Agencies and employees in the past would often agree to remove or exclude these details from an employee’s official file as a way to more quickly and easily settle a dispute over an adverse personnel action — and incentivize an employee to voluntarily leave the agency.
In return, an employee with a clean record could get another job with another agency or organization. Moving forward though, agencies generally can’t remove information about an employee’s performance or conduct, unless the personnel action itself is canceled.
“This new requirement is intended to promote the high standards of integrity and accountability within the federal workforce by requiring agencies to maintain personnel records that reflect complete information and not to alter the information contained in those records in connection with a formal or informal compliant or adverse action,” the regulations read. “It is further intended to ensure that those records are preserved so that agencies can make appropriate and informed decisions regarding an employee’s qualification, fitness and suitability as applicable to future employment.”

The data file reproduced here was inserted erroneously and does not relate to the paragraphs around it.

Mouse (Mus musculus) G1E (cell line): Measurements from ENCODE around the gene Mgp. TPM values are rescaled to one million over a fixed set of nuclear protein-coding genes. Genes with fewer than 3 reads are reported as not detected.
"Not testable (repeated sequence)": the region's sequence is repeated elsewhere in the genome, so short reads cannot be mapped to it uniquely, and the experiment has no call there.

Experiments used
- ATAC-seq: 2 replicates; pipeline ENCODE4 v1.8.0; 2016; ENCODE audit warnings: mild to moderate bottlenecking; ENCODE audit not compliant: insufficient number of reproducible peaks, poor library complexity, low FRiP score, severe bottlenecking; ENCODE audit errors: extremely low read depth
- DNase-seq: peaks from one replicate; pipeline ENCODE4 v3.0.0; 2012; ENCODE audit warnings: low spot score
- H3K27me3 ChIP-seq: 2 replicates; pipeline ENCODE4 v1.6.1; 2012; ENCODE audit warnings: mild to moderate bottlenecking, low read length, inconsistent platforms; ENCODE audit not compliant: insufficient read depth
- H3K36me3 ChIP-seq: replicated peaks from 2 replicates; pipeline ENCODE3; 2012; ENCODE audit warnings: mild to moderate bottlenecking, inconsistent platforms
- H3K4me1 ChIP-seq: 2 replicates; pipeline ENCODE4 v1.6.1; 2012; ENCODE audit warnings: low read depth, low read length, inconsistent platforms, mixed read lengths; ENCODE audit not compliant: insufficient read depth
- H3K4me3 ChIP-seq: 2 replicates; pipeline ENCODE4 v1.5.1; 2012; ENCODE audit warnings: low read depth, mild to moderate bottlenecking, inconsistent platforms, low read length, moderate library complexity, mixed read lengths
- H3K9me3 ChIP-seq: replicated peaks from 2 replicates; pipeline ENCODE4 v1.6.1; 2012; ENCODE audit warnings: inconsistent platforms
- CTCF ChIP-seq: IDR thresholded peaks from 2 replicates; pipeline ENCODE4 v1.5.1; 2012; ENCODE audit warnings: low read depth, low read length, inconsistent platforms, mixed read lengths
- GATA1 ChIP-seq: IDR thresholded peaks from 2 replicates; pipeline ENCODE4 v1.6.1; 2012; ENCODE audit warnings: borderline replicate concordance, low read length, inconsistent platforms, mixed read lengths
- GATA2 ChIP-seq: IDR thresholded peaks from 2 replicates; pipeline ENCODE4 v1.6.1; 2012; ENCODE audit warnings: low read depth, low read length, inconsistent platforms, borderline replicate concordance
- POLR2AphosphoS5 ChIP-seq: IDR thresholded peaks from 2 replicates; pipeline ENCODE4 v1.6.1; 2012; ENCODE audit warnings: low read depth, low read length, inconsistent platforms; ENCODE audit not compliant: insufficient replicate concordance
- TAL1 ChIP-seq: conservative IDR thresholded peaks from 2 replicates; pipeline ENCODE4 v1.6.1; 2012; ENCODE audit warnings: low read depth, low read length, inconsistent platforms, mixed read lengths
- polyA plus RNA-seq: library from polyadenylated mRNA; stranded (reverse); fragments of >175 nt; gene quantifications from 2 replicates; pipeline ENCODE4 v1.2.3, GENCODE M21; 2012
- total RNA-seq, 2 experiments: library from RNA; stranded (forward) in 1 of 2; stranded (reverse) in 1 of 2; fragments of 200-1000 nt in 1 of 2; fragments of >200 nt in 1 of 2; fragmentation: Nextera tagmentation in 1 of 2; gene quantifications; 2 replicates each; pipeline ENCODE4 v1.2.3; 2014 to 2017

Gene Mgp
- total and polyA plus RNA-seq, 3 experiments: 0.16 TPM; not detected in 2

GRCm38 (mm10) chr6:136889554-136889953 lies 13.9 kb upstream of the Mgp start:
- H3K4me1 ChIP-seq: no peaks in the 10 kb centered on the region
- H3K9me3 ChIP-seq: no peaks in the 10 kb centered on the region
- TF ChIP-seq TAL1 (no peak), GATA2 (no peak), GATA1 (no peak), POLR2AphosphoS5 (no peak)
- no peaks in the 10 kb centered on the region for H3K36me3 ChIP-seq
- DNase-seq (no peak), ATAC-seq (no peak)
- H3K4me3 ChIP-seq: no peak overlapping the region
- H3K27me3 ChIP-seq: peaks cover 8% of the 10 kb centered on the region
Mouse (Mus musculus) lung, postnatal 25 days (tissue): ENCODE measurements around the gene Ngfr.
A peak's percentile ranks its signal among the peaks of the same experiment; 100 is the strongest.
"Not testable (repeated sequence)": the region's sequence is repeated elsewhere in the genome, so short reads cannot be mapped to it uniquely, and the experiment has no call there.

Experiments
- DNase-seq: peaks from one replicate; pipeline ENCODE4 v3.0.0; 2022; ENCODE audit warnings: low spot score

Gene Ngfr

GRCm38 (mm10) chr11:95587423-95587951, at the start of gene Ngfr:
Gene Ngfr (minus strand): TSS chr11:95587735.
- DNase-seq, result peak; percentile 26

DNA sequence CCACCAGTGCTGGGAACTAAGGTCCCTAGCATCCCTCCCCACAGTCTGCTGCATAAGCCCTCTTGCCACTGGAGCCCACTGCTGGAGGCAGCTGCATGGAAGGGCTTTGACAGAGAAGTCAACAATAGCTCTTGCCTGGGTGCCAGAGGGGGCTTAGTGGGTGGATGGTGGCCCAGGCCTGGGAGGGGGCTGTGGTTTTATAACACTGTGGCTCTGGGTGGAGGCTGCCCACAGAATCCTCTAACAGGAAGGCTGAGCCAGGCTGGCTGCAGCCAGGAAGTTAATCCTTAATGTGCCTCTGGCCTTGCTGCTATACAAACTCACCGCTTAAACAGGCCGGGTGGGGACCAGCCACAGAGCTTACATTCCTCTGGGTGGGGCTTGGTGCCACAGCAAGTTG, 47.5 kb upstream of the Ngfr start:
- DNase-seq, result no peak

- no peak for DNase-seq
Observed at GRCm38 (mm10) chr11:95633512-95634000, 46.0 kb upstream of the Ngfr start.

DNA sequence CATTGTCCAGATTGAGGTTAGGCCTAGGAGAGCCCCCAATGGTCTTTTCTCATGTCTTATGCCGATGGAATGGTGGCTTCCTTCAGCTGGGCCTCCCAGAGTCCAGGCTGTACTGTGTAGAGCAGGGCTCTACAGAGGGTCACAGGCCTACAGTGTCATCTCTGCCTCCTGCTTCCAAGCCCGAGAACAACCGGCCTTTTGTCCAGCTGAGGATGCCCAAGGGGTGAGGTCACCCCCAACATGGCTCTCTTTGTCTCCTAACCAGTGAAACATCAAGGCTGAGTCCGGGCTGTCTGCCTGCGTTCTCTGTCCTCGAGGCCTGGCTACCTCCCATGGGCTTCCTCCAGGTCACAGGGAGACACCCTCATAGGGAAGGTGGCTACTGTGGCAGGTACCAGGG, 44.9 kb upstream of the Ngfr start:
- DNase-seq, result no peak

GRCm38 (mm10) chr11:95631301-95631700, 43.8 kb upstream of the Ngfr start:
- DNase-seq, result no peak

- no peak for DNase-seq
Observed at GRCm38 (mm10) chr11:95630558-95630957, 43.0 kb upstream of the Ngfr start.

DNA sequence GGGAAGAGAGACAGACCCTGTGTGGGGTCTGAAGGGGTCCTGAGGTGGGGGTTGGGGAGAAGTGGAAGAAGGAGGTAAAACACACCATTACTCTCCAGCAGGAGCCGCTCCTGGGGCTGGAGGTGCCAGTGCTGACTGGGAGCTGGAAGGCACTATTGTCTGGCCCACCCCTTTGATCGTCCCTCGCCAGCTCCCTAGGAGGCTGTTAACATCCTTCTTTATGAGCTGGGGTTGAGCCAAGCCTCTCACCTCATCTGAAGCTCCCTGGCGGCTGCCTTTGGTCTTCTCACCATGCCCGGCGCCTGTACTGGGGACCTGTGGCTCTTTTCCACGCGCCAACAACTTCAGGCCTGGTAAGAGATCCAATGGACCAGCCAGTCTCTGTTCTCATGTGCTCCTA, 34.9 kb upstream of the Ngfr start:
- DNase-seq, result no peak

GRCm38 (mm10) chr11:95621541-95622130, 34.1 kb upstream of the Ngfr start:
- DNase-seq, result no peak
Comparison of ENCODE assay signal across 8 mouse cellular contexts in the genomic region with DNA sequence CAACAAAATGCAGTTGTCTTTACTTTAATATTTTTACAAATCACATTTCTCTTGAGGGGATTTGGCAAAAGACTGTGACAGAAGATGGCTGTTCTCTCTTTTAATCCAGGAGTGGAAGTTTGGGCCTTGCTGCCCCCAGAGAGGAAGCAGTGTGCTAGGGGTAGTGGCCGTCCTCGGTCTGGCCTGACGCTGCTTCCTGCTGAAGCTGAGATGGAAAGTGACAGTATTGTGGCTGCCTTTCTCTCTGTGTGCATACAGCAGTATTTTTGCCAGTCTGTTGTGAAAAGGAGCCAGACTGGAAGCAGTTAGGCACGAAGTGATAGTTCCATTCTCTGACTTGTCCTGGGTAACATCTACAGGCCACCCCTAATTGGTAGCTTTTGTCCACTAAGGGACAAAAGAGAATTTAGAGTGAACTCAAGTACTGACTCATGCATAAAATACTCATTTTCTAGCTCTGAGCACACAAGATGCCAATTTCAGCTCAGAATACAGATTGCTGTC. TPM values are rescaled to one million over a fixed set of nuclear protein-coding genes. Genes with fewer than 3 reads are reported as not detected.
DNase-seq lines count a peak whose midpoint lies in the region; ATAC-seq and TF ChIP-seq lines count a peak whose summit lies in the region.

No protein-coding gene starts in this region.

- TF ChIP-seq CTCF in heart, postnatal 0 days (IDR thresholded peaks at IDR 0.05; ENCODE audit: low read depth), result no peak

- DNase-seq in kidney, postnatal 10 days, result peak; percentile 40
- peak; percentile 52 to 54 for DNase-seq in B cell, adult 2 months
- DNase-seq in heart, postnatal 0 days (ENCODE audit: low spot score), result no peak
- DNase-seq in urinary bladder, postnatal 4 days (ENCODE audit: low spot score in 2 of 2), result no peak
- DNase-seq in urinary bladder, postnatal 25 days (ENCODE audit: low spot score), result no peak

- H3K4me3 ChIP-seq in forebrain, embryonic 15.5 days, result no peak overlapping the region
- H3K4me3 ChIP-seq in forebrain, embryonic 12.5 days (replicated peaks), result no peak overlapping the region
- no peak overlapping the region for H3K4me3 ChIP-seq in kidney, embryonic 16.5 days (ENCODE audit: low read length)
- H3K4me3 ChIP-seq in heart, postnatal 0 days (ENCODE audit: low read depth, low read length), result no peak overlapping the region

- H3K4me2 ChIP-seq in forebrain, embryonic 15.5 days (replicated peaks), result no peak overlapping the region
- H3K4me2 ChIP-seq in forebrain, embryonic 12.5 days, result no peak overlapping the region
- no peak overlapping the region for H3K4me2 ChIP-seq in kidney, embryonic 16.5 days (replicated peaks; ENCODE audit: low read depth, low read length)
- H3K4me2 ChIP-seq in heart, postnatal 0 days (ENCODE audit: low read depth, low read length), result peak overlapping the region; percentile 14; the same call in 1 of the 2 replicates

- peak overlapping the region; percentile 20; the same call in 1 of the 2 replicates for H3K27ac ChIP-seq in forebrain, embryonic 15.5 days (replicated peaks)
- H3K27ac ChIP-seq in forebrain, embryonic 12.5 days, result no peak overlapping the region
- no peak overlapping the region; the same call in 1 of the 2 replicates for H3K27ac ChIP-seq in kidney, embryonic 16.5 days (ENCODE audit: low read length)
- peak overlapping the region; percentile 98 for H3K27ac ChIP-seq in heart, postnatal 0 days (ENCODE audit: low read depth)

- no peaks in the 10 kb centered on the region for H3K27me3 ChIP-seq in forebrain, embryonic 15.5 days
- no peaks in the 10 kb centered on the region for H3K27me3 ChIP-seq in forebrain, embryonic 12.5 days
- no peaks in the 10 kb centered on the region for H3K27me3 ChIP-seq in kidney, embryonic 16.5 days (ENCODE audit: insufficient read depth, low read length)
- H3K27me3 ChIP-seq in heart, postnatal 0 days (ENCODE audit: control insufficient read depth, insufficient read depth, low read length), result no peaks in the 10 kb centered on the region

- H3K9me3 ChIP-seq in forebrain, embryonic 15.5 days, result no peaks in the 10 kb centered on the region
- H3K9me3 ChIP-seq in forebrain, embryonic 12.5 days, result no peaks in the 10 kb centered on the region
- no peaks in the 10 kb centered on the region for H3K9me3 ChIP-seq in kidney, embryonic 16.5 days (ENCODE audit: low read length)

Probationary period end date reminders
In addition, agencies should notify supervisors 90 days before and again 30 days before the end of an employee’s probationary period to determine if the employee is fit to continue working at the organization.
“OPM believes this requirement will assist agencies in making more effective use of the probationary period,” the agency wrote. “Agencies have discretion to determine the method for making this communication but are encouraged to make use of existing automated tools to facilitate timely notifications.”